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Child Development And Post-traumatic Stress Disorder After Hurricane Exposure

Alan M. Delamater, PhD, and E. Brooks Applegate, PhD University of Miami School of Medicine
This study examined child development in relation to post-traumatic stress disorder (PTSD) after hurricane exposure. The study subjects were 175 3 to 5-year old minority children enrolled in Head Start programs. Children were evaluated 12 and 18 months after Hurricane Andrew struck south Florida. Mothers were interviewed concerning symptoms of PTSD and completed a questionnaire regarding their children’s development. Results indicated that 16.5% of exposed children met DSM-IV diagnostic criteria for PTSD at 12 months, and 11.6% had PTSD at 18 months post-hurricane. Children who had PTSD at 12 months were more likely to be delayed in their development at 18 months, and those with PTSD at 18 months similarly were more likely to be delayed. These findings indicate that children with PTSD are at risk for delays in their overall development.
Post-traumatic Stress Disorder and Development of Children after Hurricane Exposure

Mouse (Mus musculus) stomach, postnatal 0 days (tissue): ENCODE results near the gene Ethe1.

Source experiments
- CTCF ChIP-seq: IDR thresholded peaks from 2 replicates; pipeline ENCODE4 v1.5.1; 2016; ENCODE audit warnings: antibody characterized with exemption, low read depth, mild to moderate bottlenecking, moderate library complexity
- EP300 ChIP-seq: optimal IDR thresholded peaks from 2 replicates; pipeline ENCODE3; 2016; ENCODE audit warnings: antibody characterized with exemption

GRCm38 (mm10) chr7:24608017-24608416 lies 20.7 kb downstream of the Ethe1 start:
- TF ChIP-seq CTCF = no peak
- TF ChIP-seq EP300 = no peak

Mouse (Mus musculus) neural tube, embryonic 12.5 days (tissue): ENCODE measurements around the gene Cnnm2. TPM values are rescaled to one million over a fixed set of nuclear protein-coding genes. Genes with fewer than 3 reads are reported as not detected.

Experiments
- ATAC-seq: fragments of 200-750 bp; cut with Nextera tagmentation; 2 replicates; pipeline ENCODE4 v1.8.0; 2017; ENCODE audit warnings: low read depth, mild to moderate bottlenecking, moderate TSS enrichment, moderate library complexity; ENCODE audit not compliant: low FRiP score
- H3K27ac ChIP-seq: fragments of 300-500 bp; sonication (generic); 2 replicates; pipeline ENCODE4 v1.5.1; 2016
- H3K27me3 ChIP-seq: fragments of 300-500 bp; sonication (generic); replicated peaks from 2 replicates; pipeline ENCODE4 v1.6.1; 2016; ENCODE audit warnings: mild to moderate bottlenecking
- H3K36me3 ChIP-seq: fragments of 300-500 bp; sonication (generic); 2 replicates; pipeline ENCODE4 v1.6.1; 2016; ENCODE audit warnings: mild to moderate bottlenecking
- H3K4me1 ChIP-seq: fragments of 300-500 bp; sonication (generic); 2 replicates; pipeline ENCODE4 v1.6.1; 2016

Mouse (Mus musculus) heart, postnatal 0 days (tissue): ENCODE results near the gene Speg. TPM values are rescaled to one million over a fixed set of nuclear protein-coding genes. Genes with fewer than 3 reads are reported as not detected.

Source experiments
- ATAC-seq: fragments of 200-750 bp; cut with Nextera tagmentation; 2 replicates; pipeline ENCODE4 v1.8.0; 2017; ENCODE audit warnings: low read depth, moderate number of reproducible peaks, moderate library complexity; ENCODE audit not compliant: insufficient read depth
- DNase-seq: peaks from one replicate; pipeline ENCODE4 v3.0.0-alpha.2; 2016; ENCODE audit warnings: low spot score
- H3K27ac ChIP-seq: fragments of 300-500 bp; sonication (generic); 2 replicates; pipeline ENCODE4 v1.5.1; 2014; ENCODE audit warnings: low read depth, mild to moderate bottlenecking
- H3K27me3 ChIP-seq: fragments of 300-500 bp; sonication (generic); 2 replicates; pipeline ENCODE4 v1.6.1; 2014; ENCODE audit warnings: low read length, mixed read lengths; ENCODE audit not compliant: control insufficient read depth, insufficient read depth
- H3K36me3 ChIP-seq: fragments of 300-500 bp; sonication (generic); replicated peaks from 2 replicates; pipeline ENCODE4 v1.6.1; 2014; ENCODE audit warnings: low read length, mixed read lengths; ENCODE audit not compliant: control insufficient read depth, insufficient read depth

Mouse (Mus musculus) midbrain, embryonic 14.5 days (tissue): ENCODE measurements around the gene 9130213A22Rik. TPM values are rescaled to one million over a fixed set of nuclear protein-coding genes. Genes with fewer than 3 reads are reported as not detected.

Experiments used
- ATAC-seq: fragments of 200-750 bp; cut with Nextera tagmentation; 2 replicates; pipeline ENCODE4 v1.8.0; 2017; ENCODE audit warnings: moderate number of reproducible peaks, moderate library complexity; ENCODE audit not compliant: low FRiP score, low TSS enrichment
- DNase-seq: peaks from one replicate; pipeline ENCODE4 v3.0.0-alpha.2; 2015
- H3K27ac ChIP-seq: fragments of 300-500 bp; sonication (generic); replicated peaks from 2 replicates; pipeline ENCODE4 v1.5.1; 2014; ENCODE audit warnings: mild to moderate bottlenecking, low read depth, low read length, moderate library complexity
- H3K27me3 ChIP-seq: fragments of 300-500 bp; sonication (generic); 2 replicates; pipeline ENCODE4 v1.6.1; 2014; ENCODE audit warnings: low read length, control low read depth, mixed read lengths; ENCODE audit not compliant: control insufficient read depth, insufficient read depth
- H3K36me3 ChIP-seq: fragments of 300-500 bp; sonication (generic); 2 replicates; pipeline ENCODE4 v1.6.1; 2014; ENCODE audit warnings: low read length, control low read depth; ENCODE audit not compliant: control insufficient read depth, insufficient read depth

Natural disasters often result in destruction of property, major economic losses for affected communities, serious injuries, and loss of life. The psychological toll of natural disasters is also quite significant. Studies with children indicate increases in psychological problems following natural disasters such as lightning strikes (Dollinger, O’Donell, & Stanely, 1984)), tornados (Bloch, Silber, & Perry, 1956)), floods (Burke, Borus, Burns, Millstein, & Beasley, 1982; Earls, Smith, Reich, & Jung, 1988; Gleser, Green, & Winget, 1981; Newman, 1976), earthquakes (Galante & Foa, 1986), bushfire (McFarlane, 1987), and hurricanes (La Greca, Silverman, Vernberg, & Prinstein, 1996; Shaw, Applegate, Tanner, Perez, Rothe, Campo-Bowen, & Lahey, 1995; Vernberg, La Greca, Silverman, & Prinstein, 1996). However, there is limited controlled epidemiological data available on psychological morbidity of children following exposure to major disasters (Pefferbaum, 1997; Shannon, Lonigan, Finch, Taylor, & Sallie, 1994; Vogel & Vernberg, 1993). A number of psychological symptoms have been observed in children following disasters, including fears, sleep problems, depression, separation anxiety, somatic complaints, and conduct problems. More recently, as the concept of post-traumatic stress disorder (PTSD) has been applied to children, studies have found symptoms of PTSD in children following natural disasters (Lonigan, Shannon, Finch, Daugherty, &Taylor, 1991; Pefferbaum, 1997; Vogel & Vernberg, 1993). For example, recent studies have shown a high rate of PTSD symptoms in school-age children following exposure to a severe hurricane (La Greca, Silverman, Vernberg, & Prinstein, 1996; Vernberg, La Greca, Silverman, & Prinstein, 1996). There is also evidence of PTSD among children exposed to other types of severe trauma such as sniper attack (Pynoos, Frederick, Nader, Arroyo, Steinberg, Eth, Nunez, & Fairbanks, 1987)), kidnapping (Terr, 1983), witnessing violence (Kinzie, Sack, Angell, Manson, & Rath, 1986; Saigh, 1989), and sexual abuse (Kiser, Ackerman, Brown, Edwards, McColgan, Pugh, & Pruitt, 1988). Available studies of children suggest that symptoms of PTSD are related to degree of exposure to life threat (Pynoos et al., 1987) and levels of parental distress (McFarlane, 1987), and may persist for long periods after the disaster (Galante & Foa, 1986; Kinzie et al., 1986; Terr, 1983). The homelessness and dislocation secondary to property damage from a major disaster interrupts peer friendship patterns. The loss of social support may result in isolation and increases in dependency upon adults. Post-traumatic stress reactions may exacerbate this situation so that children's progression through social, cognitive, and emotional developmental tasks may be obstructed. The effects of major stress on general child development have not been adequately investigated (Pynoos & Nader, 1989), although clinical reports suggest severe stress may result in personality changes even in young children (Terr, 1979). Basic information is also needed concerning developmental effects in children's response to natural disaster. Some studies have reported no age effects after major trauma (Burke et al., 1982; Pynoos et al., 1987), while others indicate older school-age children have more symptoms than younger preschool-age children (Gleser, Green, & Winget, 1981; Handford, Mayes, Mattison, Humphrey, Bagnato, Bixler, & Kales, 1986). A number of clinical studies indicate that preschool-age children display PTSD after witnessing violent acts (Eth & Pynoos, 1985; Schetky, 1978; Zeanah & Burke, 1984). However, little is known about preschool-age children's psychological responses to natural disaster, and few studies have examined the role that socioeconomic and cultural factors may play. Thus, while studies have shown symptoms of PTSD may occur in school-age children following exposure to natural disasters and other major stress involving life threat, little is known about PTSD in younger, pre-school aged children, and how PTSD may affect their overall development. Therefore, the purpose of this study was to determine the effects of PTSD on child development in a sample of low income, preschool-aged children, exposed to Hurricane Andrew in south Florida during August, 1992. We hypothesized that PTSD would have deleterious effects on children’s attainment of developmental skills.